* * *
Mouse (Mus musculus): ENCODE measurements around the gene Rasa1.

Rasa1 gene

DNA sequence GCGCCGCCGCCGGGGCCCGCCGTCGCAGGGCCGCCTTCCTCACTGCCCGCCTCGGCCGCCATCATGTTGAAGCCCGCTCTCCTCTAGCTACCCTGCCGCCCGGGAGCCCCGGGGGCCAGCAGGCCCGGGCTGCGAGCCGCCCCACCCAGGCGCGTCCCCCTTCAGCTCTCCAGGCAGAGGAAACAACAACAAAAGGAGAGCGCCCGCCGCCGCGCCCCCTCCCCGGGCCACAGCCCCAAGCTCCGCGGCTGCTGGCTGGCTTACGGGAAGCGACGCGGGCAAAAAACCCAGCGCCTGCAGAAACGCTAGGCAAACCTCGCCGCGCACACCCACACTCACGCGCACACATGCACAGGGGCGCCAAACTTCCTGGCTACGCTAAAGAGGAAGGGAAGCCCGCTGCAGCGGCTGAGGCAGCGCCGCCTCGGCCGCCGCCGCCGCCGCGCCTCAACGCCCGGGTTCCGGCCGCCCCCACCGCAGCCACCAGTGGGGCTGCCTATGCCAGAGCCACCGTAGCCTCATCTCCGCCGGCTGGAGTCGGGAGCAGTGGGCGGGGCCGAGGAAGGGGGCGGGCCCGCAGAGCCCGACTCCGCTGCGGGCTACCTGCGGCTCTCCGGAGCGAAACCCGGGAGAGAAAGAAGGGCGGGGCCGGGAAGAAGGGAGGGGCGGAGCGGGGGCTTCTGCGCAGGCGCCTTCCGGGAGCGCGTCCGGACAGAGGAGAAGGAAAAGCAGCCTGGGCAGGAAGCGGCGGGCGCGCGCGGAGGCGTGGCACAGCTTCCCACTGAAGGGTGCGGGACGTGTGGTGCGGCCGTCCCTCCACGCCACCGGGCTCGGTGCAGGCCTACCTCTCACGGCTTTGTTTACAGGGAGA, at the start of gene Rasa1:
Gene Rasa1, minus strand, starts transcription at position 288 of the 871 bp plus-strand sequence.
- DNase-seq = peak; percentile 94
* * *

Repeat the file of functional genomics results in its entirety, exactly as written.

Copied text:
Mouse (Mus musculus): ENCODE measurements around the gene Rasa1.

Rasa1 gene

DNA sequence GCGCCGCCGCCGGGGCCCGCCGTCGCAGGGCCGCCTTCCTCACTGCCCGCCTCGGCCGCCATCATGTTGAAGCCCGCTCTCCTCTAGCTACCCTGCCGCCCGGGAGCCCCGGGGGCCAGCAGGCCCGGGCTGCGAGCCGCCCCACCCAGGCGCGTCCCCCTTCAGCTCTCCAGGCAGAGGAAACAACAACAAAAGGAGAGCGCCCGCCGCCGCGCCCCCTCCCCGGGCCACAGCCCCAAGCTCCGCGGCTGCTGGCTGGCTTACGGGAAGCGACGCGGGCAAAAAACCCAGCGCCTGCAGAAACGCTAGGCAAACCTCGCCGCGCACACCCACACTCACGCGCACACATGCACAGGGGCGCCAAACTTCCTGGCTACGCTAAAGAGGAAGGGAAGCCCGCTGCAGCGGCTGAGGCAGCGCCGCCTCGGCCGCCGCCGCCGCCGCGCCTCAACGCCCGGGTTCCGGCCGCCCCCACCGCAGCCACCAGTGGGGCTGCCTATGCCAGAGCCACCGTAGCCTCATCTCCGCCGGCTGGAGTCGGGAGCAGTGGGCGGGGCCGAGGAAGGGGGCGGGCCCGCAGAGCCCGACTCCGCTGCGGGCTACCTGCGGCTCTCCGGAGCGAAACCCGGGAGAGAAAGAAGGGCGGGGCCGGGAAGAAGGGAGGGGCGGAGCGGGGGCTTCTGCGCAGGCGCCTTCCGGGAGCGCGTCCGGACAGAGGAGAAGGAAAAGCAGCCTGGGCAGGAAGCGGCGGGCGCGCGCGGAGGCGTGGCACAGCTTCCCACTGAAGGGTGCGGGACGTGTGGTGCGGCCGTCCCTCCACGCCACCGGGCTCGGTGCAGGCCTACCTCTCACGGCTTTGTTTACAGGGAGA, at the start of gene Rasa1:
Gene Rasa1, minus strand, starts transcription at position 288 of the 871 bp plus-strand sequence.
- DNase-seq = peak; percentile 94